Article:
The hot Vancouver real-estate market in recent years has created a unique situation for separating couples who own property during the relationship and must now divide their property. People are often surprised when they seek legal advice and learn how their property—specifically, real property that has increased significantly in value during and after the relationship—is divided according to family law in British Columbia.

Family property includes property that you or your spouse owned on the date you separate, regardless of whose name the property is registered in. This is often one fact that surprises people, as many people assume that their ex can only receive a share of the property if their name is on the title.

Some properties are not considered family property and are called “excluded property”. Excluded property includes property that one spouse owned before the relationship started—however, the increase in value of the excluded property during the relationship is family property and will be subject to division.

So, for example, if one party owned property prior to the relationship and the property was valued at $100,000 at the beginning of the relationship, the $100,000 is excluded property. However, if the property increased in value during the relationship to, say, $200,000, the $100,000 increase in value will be divided equally between the parties.

How family property is valued is also particularly surprising to many people, because it is often assumed that the value of the property to be divided between the parties is based on the value of the property on the date they separate. However, the law mandates that the value of each party’s interest in the property is determined at the date of trial or the date that the two parties reach a settlement.

The problem is that it could take months or years for parties to settle or to wait for a trial date. In most separations, one party moves out and the other party lives in the property and pays all of the expenses related to the home, such as the mortgage, property taxes, utilities, etcetera. The party remaining in the home often assumes that if the property increases in value, they should be the one to enjoy the increase since they alone made all the financial contributions to the property post-separation.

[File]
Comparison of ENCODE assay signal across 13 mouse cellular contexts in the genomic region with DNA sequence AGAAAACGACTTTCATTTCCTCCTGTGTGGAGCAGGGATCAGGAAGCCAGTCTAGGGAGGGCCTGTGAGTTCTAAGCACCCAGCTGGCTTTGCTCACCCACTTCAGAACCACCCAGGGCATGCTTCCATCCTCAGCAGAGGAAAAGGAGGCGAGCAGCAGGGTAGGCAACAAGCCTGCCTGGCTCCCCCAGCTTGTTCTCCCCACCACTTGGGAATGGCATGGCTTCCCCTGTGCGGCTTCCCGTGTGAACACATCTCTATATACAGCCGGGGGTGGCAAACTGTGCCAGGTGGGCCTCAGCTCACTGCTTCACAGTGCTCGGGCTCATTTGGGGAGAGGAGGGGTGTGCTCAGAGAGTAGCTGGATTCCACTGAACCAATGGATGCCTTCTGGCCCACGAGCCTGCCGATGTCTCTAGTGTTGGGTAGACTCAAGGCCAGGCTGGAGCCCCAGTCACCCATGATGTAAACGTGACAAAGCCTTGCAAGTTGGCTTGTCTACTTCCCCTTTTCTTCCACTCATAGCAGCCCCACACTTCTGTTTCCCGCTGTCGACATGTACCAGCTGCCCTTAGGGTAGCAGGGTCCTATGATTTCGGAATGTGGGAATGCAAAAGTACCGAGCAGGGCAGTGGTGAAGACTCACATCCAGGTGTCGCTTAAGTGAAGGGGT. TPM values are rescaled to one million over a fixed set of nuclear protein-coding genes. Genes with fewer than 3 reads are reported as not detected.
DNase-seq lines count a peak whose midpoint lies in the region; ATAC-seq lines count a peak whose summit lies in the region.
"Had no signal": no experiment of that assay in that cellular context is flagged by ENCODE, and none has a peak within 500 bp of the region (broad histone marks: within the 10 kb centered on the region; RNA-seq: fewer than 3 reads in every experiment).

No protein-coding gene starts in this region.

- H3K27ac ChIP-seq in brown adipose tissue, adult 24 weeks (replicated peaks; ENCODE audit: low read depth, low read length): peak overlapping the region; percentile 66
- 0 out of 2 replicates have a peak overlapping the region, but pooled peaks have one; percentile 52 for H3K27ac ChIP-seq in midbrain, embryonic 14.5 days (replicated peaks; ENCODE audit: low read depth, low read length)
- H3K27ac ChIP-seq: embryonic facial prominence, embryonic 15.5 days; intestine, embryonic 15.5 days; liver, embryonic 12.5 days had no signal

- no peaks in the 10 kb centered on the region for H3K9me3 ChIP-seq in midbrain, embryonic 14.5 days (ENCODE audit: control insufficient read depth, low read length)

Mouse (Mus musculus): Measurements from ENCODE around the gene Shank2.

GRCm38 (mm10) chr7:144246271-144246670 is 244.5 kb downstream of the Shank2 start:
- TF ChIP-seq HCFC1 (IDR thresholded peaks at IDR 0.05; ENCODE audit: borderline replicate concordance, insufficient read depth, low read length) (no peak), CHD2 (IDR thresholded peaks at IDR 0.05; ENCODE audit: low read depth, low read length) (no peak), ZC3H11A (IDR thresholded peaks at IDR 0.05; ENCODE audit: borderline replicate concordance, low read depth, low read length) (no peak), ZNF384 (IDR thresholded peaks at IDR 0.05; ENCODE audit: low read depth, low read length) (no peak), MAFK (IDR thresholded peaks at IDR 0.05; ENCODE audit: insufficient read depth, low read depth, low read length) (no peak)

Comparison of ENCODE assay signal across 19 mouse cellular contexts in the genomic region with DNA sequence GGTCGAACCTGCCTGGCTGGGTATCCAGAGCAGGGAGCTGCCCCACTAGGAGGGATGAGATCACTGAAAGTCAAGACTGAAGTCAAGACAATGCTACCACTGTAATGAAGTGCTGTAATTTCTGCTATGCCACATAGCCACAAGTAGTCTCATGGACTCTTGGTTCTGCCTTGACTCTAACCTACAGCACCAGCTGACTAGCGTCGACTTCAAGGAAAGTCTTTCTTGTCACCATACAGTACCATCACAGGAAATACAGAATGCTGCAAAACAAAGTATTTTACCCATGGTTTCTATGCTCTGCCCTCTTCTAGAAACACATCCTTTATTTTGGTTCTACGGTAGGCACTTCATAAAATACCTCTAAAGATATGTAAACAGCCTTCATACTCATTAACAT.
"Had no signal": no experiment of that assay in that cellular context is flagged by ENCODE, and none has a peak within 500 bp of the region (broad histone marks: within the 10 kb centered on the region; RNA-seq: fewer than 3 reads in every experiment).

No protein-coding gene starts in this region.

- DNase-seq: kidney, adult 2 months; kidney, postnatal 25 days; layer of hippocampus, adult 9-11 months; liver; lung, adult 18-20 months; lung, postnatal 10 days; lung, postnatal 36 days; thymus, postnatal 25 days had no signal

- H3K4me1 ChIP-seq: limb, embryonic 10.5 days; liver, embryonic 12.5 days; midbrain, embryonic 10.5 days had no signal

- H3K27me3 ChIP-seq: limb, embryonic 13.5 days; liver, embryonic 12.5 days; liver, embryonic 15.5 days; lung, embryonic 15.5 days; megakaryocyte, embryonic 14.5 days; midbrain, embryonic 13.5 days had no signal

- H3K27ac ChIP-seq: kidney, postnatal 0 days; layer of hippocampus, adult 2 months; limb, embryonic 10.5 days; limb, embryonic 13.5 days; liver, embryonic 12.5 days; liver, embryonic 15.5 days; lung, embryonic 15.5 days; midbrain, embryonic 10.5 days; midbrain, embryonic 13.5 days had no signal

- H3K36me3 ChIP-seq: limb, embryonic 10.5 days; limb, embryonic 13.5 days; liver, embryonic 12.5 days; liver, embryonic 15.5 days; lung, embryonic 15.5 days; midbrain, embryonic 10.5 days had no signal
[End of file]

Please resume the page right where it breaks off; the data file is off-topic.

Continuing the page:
However, this is not how the law works. In addition to any increase in value during the relationship, the party who moved out of the home is also entitled to half of the increase of value of the property between the time the parties separate and whenever the parties settle their case or go to trial.

There are many situations in recent years where a family-law case does not settle or does not proceed to trial for three or more years and meanwhile the property value has increased by more than $500,000. This means that if one party wants to keep the property and buy out the other party’s interest in the property, the buyout payment would have been far lower if they had reached settlement sooner.

Here are some tips for individuals who are facing the type of situation described above:

  • Work with the other party to settle how your property and debt will be divided as soon as possible. Do not assume that the other party will not start court proceedings simply because they have cut off communications with you or did not express any initial interest in pursuing property registered in your name. Parties have two years to start court proceedings. As a family lawyer, I have come across many clients who assumed they would not hear from their exes again after their ex moved out, only to be served with court papers making a claim against their property just a month prior to the two-year limitation date.
  •  Make sure you seek legal advice and have the settlement terms detailed in a separation agreement or court order. Similar to the point above, many people assume that a verbal agreement to not pursue property division is sufficient, only to be surprised many months later when their ex starts court proceedings respecting their property.
  •  If you are paying expenses related to the property, keep a record, along with documents such as bank statements and receipts, of all expenses you paid for after you separated, such as mortgage payments, renovation and repair costs, property taxes, etc.
  •  If the property is registered solely in your ex’s name and you have not reached an agreement regarding property division with your ex, you can protect your interest in the family home by either starting a court action to register a certificate of pending litigation against the title of the property or by registering a Land (Spouse Protection) Act charge on the property. What this does is prevent your ex from remortgaging the property or selling the property without notifying you.